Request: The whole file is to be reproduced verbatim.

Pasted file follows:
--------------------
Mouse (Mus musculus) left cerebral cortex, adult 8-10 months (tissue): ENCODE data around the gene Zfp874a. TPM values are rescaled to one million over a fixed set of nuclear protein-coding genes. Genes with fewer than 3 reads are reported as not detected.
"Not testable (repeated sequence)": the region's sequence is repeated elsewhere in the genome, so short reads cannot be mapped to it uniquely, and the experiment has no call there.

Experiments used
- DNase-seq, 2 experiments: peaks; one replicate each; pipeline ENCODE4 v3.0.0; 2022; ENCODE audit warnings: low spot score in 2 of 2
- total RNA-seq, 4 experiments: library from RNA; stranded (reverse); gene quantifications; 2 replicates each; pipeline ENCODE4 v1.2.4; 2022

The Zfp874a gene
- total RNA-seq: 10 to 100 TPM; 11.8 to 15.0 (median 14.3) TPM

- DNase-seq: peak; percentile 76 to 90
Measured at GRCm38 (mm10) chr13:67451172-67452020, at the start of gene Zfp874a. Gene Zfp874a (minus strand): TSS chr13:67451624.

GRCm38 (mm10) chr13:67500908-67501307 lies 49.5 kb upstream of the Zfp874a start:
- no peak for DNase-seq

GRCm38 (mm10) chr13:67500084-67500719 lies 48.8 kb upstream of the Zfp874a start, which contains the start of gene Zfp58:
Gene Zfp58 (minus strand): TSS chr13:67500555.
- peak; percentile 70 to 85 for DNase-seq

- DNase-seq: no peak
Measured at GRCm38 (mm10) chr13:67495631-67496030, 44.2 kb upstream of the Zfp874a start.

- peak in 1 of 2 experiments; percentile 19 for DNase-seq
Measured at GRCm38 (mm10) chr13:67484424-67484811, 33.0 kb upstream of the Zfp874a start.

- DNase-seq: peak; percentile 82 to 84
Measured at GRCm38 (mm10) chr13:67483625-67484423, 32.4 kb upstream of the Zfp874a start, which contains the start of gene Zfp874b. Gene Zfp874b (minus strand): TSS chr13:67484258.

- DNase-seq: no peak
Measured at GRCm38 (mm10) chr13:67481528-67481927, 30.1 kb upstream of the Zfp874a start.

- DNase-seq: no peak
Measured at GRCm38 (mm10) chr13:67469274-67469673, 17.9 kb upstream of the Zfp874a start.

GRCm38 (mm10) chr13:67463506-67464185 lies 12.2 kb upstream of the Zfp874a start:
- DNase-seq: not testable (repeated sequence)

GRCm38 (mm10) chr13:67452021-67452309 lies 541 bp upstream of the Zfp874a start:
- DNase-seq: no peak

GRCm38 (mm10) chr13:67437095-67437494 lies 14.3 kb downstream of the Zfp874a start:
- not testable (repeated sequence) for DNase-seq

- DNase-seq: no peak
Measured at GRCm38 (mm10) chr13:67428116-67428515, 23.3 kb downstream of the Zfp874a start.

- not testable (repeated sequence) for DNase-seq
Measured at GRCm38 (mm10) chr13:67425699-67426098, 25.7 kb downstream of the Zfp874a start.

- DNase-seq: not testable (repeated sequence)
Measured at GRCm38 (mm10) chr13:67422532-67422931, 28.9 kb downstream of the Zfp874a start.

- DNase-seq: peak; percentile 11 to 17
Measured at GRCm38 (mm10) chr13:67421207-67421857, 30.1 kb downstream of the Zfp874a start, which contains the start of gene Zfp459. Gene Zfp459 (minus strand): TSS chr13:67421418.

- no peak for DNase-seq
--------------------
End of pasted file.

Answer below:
Mouse (Mus musculus) left cerebral cortex, adult 8-10 months (tissue): ENCODE data around the gene Zfp874a. TPM values are rescaled to one million over a fixed set of nuclear protein-coding genes. Genes with fewer than 3 reads are reported as not detected.
"Not testable (repeated sequence)": the region's sequence is repeated elsewhere in the genome, so short reads cannot be mapped to it uniquely, and the experiment has no call there.

Experiments used
- DNase-seq, 2 experiments: peaks; one replicate each; pipeline ENCODE4 v3.0.0; 2022; ENCODE audit warnings: low spot score in 2 of 2
- total RNA-seq, 4 experiments: library from RNA; stranded (reverse); gene quantifications; 2 replicates each; pipeline ENCODE4 v1.2.4; 2022

The Zfp874a gene
- total RNA-seq: 10 to 100 TPM; 11.8 to 15.0 (median 14.3) TPM

- DNase-seq: peak; percentile 76 to 90
Measured at GRCm38 (mm10) chr13:67451172-67452020, at the start of gene Zfp874a. Gene Zfp874a (minus strand): TSS chr13:67451624.

GRCm38 (mm10) chr13:67500908-67501307 lies 49.5 kb upstream of the Zfp874a start:
- no peak for DNase-seq

GRCm38 (mm10) chr13:67500084-67500719 lies 48.8 kb upstream of the Zfp874a start, which contains the start of gene Zfp58:
Gene Zfp58 (minus strand): TSS chr13:67500555.
- peak; percentile 70 to 85 for DNase-seq

- DNase-seq: no peak
Measured at GRCm38 (mm10) chr13:67495631-67496030, 44.2 kb upstream of the Zfp874a start.

- peak in 1 of 2 experiments; percentile 19 for DNase-seq
Measured at GRCm38 (mm10) chr13:67484424-67484811, 33.0 kb upstream of the Zfp874a start.

- DNase-seq: peak; percentile 82 to 84
Measured at GRCm38 (mm10) chr13:67483625-67484423, 32.4 kb upstream of the Zfp874a start, which contains the start of gene Zfp874b. Gene Zfp874b (minus strand): TSS chr13:67484258.

- DNase-seq: no peak
Measured at GRCm38 (mm10) chr13:67481528-67481927, 30.1 kb upstream of the Zfp874a start.

- DNase-seq: no peak
Measured at GRCm38 (mm10) chr13:67469274-67469673, 17.9 kb upstream of the Zfp874a start.

GRCm38 (mm10) chr13:67463506-67464185 lies 12.2 kb upstream of the Zfp874a start:
- DNase-seq: not testable (repeated sequence)

GRCm38 (mm10) chr13:67452021-67452309 lies 541 bp upstream of the Zfp874a start:
- DNase-seq: no peak

GRCm38 (mm10) chr13:67437095-67437494 lies 14.3 kb downstream of the Zfp874a start:
- not testable (repeated sequence) for DNase-seq

- DNase-seq: no peak
Measured at GRCm38 (mm10) chr13:67428116-67428515, 23.3 kb downstream of the Zfp874a start.

- not testable (repeated sequence) for DNase-seq
Measured at GRCm38 (mm10) chr13:67425699-67426098, 25.7 kb downstream of the Zfp874a start.

- DNase-seq: not testable (repeated sequence)
Measured at GRCm38 (mm10) chr13:67422532-67422931, 28.9 kb downstream of the Zfp874a start.

- DNase-seq: peak; percentile 11 to 17
Measured at GRCm38 (mm10) chr13:67421207-67421857, 30.1 kb downstream of the Zfp874a start, which contains the start of gene Zfp459. Gene Zfp459 (minus strand): TSS chr13:67421418.

- no peak for DNase-seq